The City of Aberdeen's proposed budget for the 2014-2015 fiscal year prompted few comments during a public hearing Monday, although two speakers addressed concerns over having the best possible lifesaving equipment at the Aberdeen Family Swim Center.
The proposed $14.08 million general fund budget, which reflects a 16.3 percent reduction in actual spending compared to the current fiscal year, does not include increases to the property tax rate or water and sewer rates.
During a public hearing on the budget at Monday's city council meeting, Bob Hartman said that about three years ago, city officials discussed placing Automated External Defibrillators, or AEDs, at the community pool, but the idea had not come to fruition.
He encouraged the mayor and members of the city council to put money in the budget for an AED, which is designed to restart a person's heart with an electric shock.
Hartman cited the case of Colleen Houck, a C. Milton Wright High School basketball player who collapsed from a sudden cardiac arrest during a January 2013 game.
Her coaches and trainers brought her back to life with CPR and an AED that was on the premises.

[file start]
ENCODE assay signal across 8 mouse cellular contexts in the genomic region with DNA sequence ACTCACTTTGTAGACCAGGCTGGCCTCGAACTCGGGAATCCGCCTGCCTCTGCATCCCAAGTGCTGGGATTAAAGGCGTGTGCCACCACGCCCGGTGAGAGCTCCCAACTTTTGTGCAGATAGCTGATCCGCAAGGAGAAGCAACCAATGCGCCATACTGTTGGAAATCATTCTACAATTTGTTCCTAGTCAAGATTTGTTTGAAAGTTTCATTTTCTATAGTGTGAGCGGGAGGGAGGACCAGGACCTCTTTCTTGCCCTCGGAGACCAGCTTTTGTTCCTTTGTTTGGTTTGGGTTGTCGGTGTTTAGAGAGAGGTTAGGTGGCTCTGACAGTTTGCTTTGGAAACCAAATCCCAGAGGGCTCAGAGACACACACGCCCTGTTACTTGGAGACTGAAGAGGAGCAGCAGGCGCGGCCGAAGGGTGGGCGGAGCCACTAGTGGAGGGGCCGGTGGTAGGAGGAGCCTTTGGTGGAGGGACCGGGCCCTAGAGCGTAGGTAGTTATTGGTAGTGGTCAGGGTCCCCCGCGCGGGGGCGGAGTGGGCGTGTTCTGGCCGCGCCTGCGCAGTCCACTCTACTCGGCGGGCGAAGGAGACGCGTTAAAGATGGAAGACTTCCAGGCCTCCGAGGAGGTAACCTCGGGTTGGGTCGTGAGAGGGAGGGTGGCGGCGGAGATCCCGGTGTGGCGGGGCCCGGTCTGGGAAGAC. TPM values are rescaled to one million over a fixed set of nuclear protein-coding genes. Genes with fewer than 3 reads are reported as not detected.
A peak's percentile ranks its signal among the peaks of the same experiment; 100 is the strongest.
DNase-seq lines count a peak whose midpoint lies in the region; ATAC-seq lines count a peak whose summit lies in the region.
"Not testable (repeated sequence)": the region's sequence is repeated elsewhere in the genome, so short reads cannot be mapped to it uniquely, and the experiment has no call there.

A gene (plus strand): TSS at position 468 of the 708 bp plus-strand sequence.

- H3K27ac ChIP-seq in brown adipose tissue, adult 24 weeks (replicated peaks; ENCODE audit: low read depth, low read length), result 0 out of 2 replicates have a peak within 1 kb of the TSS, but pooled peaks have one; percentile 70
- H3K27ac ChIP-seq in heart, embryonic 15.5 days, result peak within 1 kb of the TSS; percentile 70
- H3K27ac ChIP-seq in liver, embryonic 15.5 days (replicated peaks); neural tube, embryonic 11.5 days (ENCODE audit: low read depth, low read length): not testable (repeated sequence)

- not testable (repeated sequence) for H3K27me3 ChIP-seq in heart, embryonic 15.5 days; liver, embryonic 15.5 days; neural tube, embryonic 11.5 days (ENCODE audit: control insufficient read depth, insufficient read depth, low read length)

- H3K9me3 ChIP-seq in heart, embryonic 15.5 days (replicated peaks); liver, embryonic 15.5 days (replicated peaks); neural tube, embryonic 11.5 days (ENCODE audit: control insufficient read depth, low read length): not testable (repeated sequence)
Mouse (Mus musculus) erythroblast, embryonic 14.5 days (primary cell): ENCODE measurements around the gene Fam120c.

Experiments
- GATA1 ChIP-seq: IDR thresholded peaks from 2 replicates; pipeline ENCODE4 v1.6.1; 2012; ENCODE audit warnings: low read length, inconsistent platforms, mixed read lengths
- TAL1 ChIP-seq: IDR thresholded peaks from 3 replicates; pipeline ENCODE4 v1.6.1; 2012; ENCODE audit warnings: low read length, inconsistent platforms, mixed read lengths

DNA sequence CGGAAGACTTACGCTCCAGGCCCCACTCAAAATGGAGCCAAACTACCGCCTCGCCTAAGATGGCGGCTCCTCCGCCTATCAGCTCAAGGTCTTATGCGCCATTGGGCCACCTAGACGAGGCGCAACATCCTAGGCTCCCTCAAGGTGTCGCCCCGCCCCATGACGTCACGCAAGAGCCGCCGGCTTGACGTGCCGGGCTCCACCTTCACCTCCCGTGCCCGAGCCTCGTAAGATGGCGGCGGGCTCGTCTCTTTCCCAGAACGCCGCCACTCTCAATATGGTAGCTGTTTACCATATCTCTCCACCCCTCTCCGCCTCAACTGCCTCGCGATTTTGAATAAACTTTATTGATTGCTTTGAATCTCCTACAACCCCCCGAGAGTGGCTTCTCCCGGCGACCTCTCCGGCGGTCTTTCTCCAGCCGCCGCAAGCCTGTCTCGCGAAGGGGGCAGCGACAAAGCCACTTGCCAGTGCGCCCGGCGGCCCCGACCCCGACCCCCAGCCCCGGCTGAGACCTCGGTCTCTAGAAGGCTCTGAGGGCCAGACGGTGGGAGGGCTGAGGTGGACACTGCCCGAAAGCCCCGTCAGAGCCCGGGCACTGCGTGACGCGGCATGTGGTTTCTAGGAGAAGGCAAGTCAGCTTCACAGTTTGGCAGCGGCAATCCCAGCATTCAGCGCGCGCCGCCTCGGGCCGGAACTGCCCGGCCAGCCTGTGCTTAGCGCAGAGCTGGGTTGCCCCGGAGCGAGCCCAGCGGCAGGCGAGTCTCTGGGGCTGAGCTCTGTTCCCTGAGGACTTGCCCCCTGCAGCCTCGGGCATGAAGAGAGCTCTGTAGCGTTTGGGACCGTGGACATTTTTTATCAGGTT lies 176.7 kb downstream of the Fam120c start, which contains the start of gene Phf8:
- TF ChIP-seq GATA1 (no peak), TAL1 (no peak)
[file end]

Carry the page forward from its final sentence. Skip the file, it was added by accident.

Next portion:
"Let's think about that; I'm sure we can come up with money for that [AED]," Hartman said.
Tim Wills, executive director for the Boys & Girls Clubs of Harford County, which oversees the Aberdeen community pool, quickly took the podium after Hartman finished speaking.
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He noted his organization worked with The Connor Cares Foundation to obtain a donated AED for the Aberdeen pool. Wills said the device was installed on the pool premises last week, and staff became certified to use it Saturday.
The Connor Cares Foundation was established in 2007 after a 5-year-old Maryland boy, Connor Freed, died after being submerged in a swimming pool, and the lifeguards on duty could not use the on-site AED to save him, according to the foundation website.
Gov. Martin O'Malley signed Connor's Law during the spring of 2013; pools across Maryland are required under that law to have an AED on-site and personnel trained to use it.
No one else in the audience at city hall commented on the proposed budget. The property tax rate is projected to remain the same at 68 cents per $100 worth of real property and $1.70 for every $100 of personal property, according to the budget ordinance.
The water rates will remain at $15.23 for the first 3,500 gallons and $4.60 for every 1,000 gallons used thereafter.
Sewer rates will remain at $19.57 for the first 3,500 gallons and $5.58 for every 1,000 gallons more used, also according to the ordinance.
The budget is scheduled to be up for adoption during the June 2 council meeting.